'[O]ther worlds than these': The Multi-Media Multi-verse of Adapting Stephen King (Panel)

American/Diaspora / Cultural Studies and Media Studies

Abigail Montgomery (Blue Ridge Community College)

“‘Go then. There are other worlds than these’” (King, Gunslinger, 266). These are the final words of one of Jake Chambers’s lifetimes in Stephen King’s 1982 novel The Gunslinger, Volume I in his Dark Tower series. Throughout the subsequent seven volumes—and other novels—King has continued to develop this “other worlds” concept, also described as “many levels . . . [of] the Tower of all existence” (King, Insomnia, 576). Recently, the metaphor may apply as well to adaptations of King’s work as to the multi-verse of the novels and stories themselves.

King’s fiction has been adapted for film and television for decades, with results from B-horror films to Oscar winners. In recent years, King adaptations have expanded into graphic novels and long-form streaming service television series. An interesting turn, exemplified by the releasing-in-2017 IT and The Dark Tower films and The Mist TV series (as well as by 2000s television series Haven and The Dead Zone), has involved adaptations that actively change or add to narratives—new locations, characters, and events; marked time shifts; cross-racial casting—doing something substantively different from standard novel-to-film changes.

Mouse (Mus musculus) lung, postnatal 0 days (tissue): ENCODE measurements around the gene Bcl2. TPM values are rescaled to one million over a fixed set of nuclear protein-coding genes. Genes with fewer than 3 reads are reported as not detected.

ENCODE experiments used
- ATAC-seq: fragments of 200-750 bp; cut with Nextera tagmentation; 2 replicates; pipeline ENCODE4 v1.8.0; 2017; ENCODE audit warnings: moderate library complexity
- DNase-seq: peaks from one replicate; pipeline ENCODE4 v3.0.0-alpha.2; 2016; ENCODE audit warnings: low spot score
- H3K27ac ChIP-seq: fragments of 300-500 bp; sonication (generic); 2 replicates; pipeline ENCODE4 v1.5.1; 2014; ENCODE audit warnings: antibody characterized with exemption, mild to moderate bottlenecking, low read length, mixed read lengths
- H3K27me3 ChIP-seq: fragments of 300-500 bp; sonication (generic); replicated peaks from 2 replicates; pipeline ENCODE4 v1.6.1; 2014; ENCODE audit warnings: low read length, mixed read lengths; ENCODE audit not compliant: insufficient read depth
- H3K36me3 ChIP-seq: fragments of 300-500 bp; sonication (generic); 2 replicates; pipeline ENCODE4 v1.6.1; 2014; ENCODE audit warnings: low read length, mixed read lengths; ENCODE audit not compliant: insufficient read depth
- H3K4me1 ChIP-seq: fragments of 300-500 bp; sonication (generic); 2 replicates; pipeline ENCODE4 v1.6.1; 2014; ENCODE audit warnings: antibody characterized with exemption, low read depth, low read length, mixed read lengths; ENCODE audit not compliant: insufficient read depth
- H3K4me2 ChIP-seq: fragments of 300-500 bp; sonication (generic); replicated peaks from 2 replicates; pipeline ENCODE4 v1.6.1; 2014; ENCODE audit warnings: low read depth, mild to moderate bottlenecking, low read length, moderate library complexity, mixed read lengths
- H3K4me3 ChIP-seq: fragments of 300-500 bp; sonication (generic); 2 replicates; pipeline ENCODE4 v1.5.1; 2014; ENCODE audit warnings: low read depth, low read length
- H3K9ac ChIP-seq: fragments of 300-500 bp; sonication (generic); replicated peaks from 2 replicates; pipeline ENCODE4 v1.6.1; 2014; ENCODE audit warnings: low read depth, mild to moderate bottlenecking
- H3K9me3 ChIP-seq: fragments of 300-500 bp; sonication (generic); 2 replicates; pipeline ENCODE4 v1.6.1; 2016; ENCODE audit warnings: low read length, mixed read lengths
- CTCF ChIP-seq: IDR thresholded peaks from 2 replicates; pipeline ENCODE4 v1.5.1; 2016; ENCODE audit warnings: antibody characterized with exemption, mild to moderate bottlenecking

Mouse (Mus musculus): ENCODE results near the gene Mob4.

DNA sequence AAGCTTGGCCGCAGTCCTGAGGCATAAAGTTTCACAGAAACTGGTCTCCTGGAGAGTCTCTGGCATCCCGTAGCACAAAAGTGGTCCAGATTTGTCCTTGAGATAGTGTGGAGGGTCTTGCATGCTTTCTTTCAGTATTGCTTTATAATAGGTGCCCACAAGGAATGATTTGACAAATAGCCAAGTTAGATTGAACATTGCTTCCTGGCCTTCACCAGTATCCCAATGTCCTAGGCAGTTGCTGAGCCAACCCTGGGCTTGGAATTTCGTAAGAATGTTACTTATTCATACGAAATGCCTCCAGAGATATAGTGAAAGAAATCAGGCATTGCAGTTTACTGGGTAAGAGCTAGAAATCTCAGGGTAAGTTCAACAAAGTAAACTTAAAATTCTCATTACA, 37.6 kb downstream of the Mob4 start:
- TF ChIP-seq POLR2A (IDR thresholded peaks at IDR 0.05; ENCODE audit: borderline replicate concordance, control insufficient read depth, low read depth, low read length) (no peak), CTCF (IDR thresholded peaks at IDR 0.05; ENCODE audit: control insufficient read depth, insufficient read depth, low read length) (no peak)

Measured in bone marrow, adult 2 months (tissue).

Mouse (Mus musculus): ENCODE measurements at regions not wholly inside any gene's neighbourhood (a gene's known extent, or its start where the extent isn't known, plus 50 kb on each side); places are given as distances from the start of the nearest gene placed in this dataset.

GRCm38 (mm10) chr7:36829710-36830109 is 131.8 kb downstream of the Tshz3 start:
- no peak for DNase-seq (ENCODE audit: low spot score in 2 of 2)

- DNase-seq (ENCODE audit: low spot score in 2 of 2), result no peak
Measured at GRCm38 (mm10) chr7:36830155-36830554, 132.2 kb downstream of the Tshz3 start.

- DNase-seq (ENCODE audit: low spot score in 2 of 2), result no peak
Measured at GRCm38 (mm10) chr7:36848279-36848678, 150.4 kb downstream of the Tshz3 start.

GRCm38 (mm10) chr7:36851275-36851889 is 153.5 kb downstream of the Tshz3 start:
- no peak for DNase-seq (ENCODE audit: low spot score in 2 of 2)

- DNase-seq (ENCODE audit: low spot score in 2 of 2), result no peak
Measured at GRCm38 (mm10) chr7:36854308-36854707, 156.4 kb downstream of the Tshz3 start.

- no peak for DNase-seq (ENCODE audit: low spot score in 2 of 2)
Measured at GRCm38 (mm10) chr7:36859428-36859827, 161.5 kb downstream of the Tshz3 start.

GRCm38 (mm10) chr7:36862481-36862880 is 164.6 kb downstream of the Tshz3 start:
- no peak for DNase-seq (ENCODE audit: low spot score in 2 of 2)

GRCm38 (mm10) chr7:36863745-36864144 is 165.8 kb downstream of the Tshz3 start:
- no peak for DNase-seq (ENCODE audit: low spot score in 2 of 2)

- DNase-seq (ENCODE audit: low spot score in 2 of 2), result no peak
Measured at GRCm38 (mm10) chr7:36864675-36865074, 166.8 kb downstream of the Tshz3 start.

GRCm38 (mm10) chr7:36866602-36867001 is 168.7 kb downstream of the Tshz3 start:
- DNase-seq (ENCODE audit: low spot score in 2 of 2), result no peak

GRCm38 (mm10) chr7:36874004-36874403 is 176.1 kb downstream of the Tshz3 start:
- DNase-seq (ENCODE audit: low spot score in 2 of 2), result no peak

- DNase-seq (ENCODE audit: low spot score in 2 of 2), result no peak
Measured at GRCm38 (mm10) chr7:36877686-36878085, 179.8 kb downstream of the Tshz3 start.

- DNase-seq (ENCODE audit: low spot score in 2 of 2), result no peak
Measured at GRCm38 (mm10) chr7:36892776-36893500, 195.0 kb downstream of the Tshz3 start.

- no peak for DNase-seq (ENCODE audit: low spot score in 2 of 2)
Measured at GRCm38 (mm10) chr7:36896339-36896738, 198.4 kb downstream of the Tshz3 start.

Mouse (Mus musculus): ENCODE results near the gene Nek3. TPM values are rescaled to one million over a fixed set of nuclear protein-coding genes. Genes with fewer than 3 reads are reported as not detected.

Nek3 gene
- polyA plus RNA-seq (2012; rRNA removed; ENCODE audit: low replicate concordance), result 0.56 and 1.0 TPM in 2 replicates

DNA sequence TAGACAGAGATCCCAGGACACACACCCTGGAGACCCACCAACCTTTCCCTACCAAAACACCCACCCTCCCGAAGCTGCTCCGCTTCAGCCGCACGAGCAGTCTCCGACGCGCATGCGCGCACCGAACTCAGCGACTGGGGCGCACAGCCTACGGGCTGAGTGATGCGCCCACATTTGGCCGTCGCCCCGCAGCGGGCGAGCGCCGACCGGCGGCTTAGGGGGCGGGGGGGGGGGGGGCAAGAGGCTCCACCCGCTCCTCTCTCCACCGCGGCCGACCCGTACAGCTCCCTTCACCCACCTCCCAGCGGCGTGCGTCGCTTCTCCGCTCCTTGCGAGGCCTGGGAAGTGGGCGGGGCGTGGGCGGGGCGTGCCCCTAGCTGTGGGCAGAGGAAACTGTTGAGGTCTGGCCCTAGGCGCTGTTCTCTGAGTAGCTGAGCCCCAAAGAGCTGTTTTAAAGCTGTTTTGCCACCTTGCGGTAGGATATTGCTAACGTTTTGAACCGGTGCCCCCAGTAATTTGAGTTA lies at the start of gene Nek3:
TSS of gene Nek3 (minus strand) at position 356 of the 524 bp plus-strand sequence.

This session invites papers examining a particular King work or series—not limited to those listed—and its adaptation into another medium or media. Papers may consider specific interpretive questions—what are the implications of moving IT forward 30 years, or of treating the Dark Tower film as a series sequel?—or more theoretical and structural ones—what happens to canonicity and authoritativeness when one work has a novel, multiple film adaptations, and several graphic novels? These and other questions specific to multi-media King adaptations are encouraged. Literature, film, popular culture, and media studies scholars and all critical approaches are welcome.

This session examines issues of multi-media adaptation, canonicity, authoritativeness, and text ownership through the lens of recent adaptations--and re-adaptations--of Stephen King’s fiction. What does it mean if characters are added or missing; if a narrative changes decades; if the same title refers to two or more very different stories; if a film is a sequel to a novel? How have these issues changed in the decades of King's career and adaptation history, and how have his works and their adaptations influenced or created these changes?